DECISION AND JUDGMENT
post-conviction case arises out of Petitioner Holly Ann
Morrison's conviction in the underlying criminal case
captioned as State v. Morrison, CUMCD-CR-14-1530.
The post-conviction hearing on Petitioner's Amended
Petition was held April 3, 2017, with Petitioner and the
State appearing and presenting evidence.
witnesses testified at the post-conviction hearing: Gregory
Ford, a licensed clinical professional counselor; Amanda
Doherty, Esq., Petitioner's counsel in the underlying
criminal case as well as in a related child protective
proceeding, and Petitioner herself. The hearing was recorded.
During the hearing, the Petitioner was granted leave to add a
further ground for relief to the 11 grounds for relief
contained in her Amended Petition.
to the previously issued Rule 72A Conference Order in this
case, all filings (including filings by the parties or the
court and any transcripts) in the underlying criminal case as
well as filings in this case became part of the
post-conviction review record without being offered as
on the entire record, the court adopts the following findings
of fact and conclusions of law, and denies the Amended
Petition, as further amended.
following background facts are derived from testimony at
Petitioner's criminal trial as well as testimony at the
Holly Morrison is 37 years of age. She has some cognitive
deficits and has been tested as having an IQ of 75.
grew up in the Bangor area and had a very difficult
upbringing: her mother was murdered by a boyfriend;
Petitioner was sexually assaulted at age 5, and Petitioner
wound up being placed in 12 different foster homes by the age
of 18. She has three children, of whom the oldest is the
named victim in the underlying criminal case. When the victim
was about nine months old, Petitioner began what proved to be
an abusive relationship with the man who is the father of
Petitioner's two younger children. In the course of that
relationship, Petitioner and her partner engaged in
"swinging, " i.e., attending social events that
included sexual encounters.
2008, at one of the swinger events, Petitioner met Donald
Cass, her co-defendant in the underlying criminal case. In
2010, Mr. Cass brought Petitioner and her daughter, the
victim, to southern Maine, where Petitioner's father
lived. Petitioner and the victim lived in a shelter for about
a year and then moved into an apartment. Mr. Cass would visit
on weekends and assisted Petitioner financially at times. In
2011, Petitioner and the victim moved to an apartment in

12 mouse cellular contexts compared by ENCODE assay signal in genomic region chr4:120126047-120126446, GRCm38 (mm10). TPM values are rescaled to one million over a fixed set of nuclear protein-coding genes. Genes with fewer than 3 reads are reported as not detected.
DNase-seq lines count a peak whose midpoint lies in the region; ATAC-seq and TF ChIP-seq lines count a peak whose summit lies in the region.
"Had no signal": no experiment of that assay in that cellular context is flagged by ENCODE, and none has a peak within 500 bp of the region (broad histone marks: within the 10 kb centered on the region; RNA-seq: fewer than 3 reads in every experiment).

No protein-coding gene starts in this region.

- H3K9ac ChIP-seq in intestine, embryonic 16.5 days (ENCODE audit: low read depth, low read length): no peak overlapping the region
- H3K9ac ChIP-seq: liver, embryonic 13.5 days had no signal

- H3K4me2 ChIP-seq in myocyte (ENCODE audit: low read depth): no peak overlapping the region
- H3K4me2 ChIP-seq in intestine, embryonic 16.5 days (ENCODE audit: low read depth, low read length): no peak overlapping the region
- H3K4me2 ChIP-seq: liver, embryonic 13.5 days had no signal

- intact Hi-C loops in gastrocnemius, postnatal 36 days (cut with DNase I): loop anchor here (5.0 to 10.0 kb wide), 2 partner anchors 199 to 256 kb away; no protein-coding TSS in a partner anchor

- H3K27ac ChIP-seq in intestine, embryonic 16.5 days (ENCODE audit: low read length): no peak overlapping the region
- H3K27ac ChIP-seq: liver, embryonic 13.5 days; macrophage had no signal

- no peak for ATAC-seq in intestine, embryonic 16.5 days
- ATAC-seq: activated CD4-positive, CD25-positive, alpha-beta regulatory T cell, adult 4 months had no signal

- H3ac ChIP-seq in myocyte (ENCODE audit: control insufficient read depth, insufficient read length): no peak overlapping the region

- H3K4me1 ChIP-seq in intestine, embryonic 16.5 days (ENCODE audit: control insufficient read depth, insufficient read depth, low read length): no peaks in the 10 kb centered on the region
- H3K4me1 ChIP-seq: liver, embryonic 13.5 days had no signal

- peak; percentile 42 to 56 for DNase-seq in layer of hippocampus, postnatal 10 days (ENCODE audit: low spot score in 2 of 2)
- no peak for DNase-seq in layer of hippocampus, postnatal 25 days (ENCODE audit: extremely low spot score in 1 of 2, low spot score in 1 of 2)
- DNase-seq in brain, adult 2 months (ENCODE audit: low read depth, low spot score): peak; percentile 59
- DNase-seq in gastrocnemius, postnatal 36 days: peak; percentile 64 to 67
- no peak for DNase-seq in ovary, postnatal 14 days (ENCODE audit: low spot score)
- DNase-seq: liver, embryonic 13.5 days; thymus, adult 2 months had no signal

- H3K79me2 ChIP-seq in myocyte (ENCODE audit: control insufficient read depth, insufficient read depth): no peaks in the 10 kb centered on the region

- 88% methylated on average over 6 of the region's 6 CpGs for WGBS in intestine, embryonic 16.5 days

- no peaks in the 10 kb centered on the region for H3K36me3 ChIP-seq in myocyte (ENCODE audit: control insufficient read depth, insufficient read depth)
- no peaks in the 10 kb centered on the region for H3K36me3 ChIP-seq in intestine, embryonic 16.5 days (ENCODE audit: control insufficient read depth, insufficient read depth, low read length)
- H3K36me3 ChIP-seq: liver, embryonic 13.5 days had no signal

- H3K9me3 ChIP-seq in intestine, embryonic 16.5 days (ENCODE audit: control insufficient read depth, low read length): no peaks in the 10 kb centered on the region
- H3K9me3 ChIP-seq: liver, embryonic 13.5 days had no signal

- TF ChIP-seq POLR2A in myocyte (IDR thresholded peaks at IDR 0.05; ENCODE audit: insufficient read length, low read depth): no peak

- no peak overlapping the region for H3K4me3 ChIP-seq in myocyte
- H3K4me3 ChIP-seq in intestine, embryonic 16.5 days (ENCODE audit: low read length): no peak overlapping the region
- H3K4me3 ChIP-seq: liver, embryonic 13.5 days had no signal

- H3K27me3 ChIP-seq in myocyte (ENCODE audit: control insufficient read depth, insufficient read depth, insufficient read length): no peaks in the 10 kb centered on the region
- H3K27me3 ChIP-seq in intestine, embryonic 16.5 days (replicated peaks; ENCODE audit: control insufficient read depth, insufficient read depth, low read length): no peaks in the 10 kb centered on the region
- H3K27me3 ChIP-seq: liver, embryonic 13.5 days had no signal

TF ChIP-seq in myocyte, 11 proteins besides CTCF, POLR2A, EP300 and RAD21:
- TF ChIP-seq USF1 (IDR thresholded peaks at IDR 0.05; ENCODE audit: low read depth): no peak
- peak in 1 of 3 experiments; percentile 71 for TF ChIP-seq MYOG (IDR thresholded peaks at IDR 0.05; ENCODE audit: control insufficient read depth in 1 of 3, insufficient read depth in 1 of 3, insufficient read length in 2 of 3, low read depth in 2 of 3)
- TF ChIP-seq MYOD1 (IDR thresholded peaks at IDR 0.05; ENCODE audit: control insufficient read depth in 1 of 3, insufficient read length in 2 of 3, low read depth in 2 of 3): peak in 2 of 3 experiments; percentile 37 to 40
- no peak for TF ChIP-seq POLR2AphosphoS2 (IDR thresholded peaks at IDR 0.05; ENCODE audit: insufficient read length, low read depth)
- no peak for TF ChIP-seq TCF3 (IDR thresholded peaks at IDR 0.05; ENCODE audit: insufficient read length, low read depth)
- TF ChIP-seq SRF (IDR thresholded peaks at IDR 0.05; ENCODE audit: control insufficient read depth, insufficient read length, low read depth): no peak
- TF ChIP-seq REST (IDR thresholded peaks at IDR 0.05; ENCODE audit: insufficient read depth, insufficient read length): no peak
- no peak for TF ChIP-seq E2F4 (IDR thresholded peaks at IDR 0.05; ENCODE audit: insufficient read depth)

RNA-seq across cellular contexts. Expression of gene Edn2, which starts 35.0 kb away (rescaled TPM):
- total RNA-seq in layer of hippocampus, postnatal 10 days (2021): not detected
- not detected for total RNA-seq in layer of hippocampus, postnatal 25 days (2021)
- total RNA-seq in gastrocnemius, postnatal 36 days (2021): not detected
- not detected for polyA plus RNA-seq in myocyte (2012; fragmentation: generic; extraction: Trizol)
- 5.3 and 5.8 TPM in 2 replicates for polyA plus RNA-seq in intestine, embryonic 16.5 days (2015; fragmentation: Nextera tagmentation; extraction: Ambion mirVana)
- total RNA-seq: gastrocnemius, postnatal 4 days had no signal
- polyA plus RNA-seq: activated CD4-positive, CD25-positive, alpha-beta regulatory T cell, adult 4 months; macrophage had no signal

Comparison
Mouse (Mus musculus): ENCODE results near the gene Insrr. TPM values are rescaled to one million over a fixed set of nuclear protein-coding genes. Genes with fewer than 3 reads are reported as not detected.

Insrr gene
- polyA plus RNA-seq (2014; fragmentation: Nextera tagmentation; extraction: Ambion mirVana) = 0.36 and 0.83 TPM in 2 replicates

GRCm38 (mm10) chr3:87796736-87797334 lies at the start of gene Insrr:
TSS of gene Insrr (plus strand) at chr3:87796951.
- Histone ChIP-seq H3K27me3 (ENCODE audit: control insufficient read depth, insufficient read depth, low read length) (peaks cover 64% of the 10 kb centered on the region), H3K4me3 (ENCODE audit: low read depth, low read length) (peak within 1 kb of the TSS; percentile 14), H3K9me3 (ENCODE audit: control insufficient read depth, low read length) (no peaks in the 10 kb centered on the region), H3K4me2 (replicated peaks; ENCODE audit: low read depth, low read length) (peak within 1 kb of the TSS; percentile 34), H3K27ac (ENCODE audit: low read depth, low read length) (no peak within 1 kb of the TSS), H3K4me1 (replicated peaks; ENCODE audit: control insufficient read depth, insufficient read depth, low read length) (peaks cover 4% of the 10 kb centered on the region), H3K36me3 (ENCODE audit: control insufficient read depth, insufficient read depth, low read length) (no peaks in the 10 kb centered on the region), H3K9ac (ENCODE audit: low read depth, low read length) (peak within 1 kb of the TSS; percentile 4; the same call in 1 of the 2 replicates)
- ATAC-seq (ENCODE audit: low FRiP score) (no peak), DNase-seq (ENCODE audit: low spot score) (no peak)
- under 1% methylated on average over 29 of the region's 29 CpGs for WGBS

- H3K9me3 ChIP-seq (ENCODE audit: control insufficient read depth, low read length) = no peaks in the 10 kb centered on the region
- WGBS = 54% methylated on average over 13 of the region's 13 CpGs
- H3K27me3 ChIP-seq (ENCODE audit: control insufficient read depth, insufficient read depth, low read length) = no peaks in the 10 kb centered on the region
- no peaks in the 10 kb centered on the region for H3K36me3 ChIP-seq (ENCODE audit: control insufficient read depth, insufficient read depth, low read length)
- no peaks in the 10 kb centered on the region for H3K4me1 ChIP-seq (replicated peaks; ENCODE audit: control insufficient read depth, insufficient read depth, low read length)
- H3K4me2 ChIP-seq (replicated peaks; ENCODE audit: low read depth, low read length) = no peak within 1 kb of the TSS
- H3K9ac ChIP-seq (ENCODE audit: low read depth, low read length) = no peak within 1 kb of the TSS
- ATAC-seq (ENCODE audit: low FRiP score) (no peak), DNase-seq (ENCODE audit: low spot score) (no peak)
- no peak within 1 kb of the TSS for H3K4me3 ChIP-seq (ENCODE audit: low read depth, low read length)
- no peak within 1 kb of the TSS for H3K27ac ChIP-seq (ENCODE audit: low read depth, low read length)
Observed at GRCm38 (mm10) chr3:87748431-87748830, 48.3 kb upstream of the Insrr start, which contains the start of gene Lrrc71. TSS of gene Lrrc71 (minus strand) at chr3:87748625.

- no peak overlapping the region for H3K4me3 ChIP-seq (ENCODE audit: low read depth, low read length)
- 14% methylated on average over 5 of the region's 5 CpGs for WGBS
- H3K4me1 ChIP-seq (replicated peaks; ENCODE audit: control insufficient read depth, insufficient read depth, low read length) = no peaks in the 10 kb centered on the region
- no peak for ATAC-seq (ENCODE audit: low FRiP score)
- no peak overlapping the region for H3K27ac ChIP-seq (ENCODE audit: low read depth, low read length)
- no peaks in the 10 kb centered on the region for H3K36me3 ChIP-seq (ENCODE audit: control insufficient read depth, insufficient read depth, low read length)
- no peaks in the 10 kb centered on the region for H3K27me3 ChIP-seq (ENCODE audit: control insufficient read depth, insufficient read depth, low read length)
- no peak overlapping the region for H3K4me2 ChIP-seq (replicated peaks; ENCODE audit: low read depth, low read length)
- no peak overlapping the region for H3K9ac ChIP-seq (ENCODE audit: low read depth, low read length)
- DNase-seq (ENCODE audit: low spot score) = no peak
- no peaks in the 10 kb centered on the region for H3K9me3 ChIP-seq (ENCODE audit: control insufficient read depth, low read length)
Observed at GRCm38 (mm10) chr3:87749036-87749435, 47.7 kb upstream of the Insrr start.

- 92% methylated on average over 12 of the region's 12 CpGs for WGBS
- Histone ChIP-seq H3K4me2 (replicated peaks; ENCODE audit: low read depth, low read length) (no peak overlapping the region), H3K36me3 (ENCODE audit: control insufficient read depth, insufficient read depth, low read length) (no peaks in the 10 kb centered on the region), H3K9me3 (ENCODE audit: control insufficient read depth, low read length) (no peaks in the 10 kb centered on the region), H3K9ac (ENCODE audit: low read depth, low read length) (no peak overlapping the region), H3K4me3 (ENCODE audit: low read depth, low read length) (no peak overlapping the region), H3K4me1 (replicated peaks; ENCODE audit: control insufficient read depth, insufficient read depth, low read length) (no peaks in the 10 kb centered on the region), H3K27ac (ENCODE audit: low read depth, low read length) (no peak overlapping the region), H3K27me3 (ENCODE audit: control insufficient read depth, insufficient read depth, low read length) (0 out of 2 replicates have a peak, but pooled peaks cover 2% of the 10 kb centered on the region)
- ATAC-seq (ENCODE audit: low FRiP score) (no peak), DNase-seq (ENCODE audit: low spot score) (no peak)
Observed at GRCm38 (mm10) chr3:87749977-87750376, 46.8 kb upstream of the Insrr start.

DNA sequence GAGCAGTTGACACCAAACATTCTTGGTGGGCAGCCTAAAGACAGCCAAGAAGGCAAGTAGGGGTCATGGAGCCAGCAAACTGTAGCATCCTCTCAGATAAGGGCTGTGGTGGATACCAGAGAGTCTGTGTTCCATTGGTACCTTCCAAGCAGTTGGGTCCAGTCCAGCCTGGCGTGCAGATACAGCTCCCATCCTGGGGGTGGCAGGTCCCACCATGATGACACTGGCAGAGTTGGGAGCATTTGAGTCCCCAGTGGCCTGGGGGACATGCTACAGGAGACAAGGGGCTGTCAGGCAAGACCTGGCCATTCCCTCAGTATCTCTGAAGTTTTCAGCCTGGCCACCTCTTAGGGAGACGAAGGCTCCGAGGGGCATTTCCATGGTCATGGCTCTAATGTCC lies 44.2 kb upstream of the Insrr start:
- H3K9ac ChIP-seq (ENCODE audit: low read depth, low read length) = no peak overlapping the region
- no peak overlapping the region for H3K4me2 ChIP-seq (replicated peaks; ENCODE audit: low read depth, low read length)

Westbrook and Petitioner's relationship with Donald Cass
had worked as a personal care attendant periodically and
continued in that employment when she moved to southern
Maine. As of October 2013, she had been certified for 12
years as a personal care attendant and was employed in that
capacity. She also was taking medical assistant courses at
2013, Petitioner noticed that Mr. Cass was engaged in
inappropriate behavior toward the victim and making
inappropriate comments about the victim, and she discouraged
him from doing so. However, late in that year, Petitioner
witnessed and, to an extent, participated in sexual acts that
Mr. Cass perpetrated upon the victim, acts that led to the
criminal charges against Mr. Cass and Petitioner.
victim's 14th birthday occurred on October 26,
2013. Almost three weeks later, on November 14, 2013, the
victim reported to a counselor at the Westbrook Middle
School, where the victim was a student, that she had been
sexually abused by her mother's boyfriend. The counselor
left a telephone message for the Petitioner about what her
daughter had reported and also notified the Maine Department
of Health and Human Services (DHHS) and the Westbrook Police
police came to the school the same day and conducted an
interview with the victim. In her initial report and in the
police interview, the victim reported that Mr. Cass had used
one or more sexual devices in the course of the sexual acts
he committed against her. The victim also implicated her
mother, the Petitioner, as being aware of Mr. Cass's
actions and even participating in some respects.
the same day, after hearing the telephone message, Petitioner
came to the school and was interviewed by the Westbrook
police. The interview was recorded. She then went back to her
apartment with a police detective and consented to him
searching the apartment and a storage unit for the sexual
devices that the victim had mentioned in her report and
interview. The search of a storage unit revealed two duffel